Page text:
Quality hand quilting is all about the stitch size and how even the stitches are. The smaller and more even the stitches the better – but that’s often not easy for beginning (or even experienced) quilters to achieve.
That’s why we were excited to find the excellent hand quilting tutorial at RebeccaMaeDesigns.com.
While this tutorial is a great hand quilting how-to, it’s designed specifically for stitching with colorful perle cotton. The stitches, rather than fading into the background, become part of the design.
We love how outline stitching in corresponding colors of perle cotton accents a quilt’s design. But, another benefit of using perle cotton is that you want stitches to be a little larger so they show off nicely. That makes perle cotton a great starter for beginning hand quilters (and those wanting to brush up on their skills).
In this tutorial you learn what supplies you need and a lot of handy tips that apply to hand quilting with any thread. We especially like the needle threader the author uses.
Excellent instructions are given for hiding knots, both at the beginning and end of your needle’s thread supply. These two tips can mean the difference between so-so quilting and quilting that shines.
The rocking stitch is clearly displayed and explained. This is the must-know hand quilting technique for producing small, even stitches. “Practicing” with a project quilted with perle cotton (where you want the stitches a little larger so they clearly show) will improve all of your hand quilting.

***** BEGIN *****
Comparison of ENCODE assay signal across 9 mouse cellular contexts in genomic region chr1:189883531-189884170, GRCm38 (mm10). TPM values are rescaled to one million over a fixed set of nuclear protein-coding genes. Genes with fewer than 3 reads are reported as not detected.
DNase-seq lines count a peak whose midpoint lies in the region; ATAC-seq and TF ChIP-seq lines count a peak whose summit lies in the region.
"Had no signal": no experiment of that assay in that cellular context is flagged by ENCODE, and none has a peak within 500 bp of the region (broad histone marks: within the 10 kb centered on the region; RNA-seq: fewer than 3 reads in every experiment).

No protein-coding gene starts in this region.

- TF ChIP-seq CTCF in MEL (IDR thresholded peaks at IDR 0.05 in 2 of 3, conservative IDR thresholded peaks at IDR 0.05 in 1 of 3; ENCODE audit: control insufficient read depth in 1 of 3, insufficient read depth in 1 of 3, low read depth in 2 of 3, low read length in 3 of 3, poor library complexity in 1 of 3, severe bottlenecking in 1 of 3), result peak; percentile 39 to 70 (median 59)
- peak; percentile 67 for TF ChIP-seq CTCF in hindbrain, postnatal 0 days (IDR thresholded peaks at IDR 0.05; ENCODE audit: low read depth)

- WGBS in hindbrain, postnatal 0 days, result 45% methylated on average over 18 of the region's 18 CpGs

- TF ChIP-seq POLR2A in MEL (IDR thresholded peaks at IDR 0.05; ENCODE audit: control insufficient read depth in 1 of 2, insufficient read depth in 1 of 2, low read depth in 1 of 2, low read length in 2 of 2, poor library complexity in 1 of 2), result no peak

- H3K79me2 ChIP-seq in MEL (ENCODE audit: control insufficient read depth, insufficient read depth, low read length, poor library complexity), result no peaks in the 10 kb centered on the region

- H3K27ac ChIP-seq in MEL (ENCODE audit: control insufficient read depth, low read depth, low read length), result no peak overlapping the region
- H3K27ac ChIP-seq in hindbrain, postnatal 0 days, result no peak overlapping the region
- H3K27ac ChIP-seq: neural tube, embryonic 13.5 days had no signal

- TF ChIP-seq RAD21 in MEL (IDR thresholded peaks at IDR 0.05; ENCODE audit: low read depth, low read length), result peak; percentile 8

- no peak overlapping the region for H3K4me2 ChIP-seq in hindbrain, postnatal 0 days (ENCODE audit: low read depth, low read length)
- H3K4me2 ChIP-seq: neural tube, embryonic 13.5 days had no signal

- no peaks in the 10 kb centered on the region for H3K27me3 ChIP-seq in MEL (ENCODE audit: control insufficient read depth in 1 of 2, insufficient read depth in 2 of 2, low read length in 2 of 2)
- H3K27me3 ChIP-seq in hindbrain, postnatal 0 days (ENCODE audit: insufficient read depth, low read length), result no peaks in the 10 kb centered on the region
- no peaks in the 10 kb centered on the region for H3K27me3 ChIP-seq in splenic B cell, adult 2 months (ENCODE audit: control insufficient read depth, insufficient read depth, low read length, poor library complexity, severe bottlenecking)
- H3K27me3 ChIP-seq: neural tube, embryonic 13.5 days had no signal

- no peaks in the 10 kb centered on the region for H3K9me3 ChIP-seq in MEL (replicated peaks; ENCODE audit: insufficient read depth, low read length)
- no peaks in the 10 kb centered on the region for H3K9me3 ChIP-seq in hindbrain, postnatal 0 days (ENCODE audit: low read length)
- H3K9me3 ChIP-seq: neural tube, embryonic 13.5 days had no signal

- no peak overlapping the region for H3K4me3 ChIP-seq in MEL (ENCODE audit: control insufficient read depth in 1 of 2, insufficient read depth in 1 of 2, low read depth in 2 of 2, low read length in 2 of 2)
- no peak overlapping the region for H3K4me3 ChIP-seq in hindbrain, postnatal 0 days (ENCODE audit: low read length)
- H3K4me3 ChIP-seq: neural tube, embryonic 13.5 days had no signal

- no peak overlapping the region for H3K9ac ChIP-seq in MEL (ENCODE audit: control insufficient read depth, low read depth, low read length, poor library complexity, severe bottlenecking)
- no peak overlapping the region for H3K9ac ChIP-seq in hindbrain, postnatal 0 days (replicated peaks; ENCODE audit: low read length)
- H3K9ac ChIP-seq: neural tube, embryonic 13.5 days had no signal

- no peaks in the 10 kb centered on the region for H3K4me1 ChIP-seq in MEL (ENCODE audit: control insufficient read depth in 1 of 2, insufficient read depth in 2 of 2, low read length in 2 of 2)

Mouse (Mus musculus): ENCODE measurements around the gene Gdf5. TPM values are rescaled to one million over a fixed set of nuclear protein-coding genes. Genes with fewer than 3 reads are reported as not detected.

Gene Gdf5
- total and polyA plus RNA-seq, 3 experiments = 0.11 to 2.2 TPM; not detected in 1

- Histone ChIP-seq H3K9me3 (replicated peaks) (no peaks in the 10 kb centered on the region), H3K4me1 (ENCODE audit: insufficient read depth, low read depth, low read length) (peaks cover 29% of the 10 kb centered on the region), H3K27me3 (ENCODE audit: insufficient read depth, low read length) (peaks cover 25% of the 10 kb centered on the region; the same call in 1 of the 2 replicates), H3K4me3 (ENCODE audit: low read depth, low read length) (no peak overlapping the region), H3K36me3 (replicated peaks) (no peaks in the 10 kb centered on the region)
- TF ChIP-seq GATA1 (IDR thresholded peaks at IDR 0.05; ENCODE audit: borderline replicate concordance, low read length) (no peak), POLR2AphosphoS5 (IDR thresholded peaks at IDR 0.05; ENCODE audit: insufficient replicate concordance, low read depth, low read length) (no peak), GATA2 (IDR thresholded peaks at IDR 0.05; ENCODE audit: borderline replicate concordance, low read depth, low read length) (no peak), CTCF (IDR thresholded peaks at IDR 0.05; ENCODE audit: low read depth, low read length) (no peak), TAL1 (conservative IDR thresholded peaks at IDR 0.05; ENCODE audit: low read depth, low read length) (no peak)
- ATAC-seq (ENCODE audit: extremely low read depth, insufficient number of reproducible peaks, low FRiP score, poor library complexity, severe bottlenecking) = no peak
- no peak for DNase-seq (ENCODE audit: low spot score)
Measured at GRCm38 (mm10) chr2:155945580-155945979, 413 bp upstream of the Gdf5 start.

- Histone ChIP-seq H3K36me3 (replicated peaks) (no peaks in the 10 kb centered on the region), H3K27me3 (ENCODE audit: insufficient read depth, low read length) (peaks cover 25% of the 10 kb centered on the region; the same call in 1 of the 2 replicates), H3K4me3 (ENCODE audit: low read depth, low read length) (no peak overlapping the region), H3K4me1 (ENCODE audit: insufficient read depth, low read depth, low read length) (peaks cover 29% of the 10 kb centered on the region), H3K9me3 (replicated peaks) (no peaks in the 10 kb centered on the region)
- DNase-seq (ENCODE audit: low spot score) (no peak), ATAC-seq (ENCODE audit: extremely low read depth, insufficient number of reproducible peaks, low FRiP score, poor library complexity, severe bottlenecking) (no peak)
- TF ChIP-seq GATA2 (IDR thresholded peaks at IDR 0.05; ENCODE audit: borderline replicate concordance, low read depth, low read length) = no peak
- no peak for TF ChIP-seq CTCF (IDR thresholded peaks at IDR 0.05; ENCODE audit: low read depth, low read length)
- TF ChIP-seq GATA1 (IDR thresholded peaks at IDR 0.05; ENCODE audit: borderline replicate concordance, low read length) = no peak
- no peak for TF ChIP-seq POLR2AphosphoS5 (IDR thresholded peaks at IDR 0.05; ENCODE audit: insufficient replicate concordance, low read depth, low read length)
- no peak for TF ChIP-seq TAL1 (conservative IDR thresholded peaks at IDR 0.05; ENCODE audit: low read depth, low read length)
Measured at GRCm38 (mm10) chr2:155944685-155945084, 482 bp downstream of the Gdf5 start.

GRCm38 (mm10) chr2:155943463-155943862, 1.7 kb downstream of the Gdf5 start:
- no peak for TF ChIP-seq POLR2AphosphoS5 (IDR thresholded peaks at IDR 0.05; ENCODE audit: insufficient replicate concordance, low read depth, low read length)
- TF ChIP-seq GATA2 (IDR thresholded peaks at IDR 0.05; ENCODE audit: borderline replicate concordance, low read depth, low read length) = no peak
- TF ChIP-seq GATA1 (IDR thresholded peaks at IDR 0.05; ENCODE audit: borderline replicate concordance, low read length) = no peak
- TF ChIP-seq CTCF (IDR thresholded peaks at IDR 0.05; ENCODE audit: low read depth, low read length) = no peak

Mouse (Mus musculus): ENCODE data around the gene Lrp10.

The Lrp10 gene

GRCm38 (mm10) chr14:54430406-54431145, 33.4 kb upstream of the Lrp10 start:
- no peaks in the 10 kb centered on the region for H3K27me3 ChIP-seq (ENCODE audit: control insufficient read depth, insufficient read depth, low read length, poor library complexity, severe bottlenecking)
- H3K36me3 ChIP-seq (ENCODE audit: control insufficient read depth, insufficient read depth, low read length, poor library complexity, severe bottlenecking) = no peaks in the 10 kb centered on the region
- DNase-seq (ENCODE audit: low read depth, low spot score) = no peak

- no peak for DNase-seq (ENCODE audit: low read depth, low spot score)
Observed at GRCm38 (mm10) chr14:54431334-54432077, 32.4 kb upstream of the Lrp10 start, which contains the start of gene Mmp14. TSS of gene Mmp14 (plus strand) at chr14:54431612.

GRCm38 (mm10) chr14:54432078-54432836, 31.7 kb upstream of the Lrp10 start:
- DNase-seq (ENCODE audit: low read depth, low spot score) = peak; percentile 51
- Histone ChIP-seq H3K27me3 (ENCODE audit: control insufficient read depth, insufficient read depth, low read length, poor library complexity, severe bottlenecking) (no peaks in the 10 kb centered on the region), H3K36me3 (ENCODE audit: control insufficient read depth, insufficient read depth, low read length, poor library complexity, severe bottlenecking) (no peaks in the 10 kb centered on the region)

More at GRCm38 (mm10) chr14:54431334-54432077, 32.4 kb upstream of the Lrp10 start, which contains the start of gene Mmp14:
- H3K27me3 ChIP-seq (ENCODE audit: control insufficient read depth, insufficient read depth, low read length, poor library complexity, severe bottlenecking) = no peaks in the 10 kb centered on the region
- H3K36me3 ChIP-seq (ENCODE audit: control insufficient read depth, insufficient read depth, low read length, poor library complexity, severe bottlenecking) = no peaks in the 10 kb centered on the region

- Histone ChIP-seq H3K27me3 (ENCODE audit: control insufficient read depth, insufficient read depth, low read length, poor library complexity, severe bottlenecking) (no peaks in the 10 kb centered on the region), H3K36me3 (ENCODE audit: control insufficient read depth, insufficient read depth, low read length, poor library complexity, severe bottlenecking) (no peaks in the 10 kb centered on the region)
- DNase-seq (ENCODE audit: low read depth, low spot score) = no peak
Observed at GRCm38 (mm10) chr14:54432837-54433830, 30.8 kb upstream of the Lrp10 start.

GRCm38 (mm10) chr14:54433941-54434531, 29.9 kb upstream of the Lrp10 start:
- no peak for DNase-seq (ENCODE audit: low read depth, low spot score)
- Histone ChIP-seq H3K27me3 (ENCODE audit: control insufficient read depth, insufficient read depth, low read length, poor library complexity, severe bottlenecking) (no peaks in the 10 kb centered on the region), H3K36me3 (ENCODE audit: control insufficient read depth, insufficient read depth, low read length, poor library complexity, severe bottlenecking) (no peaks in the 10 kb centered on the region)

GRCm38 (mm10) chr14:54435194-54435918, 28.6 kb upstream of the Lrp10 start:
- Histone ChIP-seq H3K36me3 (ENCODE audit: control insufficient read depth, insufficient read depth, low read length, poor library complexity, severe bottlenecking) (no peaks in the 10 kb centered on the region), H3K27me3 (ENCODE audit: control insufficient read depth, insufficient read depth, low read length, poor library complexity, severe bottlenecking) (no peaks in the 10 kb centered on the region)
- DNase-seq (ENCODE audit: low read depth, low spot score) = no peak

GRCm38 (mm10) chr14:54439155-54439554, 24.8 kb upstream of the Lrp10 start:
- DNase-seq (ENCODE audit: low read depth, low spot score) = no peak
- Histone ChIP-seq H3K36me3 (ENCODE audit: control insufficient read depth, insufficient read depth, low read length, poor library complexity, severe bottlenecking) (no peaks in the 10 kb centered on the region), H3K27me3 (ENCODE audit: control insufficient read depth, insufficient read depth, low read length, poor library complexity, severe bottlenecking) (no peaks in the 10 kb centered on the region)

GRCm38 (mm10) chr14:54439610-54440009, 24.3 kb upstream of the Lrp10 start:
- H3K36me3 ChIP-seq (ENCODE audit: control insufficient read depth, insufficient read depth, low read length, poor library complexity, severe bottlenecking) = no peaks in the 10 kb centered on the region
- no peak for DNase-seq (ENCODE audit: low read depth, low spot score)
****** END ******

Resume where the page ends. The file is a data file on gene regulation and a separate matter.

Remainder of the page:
Start a stitch with the needle sticking straight down through the quilt. I’m right handed and I have my right hand on top of the quilt making the stitch, and my left hand guiding the needle on the back of my quilt. In the next picture my left hand is under the quilt sandwich and the needle is just poking through the other side resting on my finger tip. (yes, this finger tip will get a little sore… occupational hazzard).
When I feel the point of the needle come through the back of the quilt with my finger tip, I tilt the needle backward away from me. Now, push that back finger up, creating a small bump on the quilt top where your needle is. With your right hand thumb, push down on the quilt top in front of the needle, making the bump more defined, and now you can push the needle through that bump.
Another great tip, which means you won’t have to mark everything on your quilt top:
If you are quilting a long straight line and need a ‘guide’ try using painters tape and just stitch along side of it! It helps and the tape pulls right off and you can use it a couple more times before the ‘stick’ is worn out.
There is a lot of other good information in the tutorial, as well as a list of resources for perfecting your hand quilting.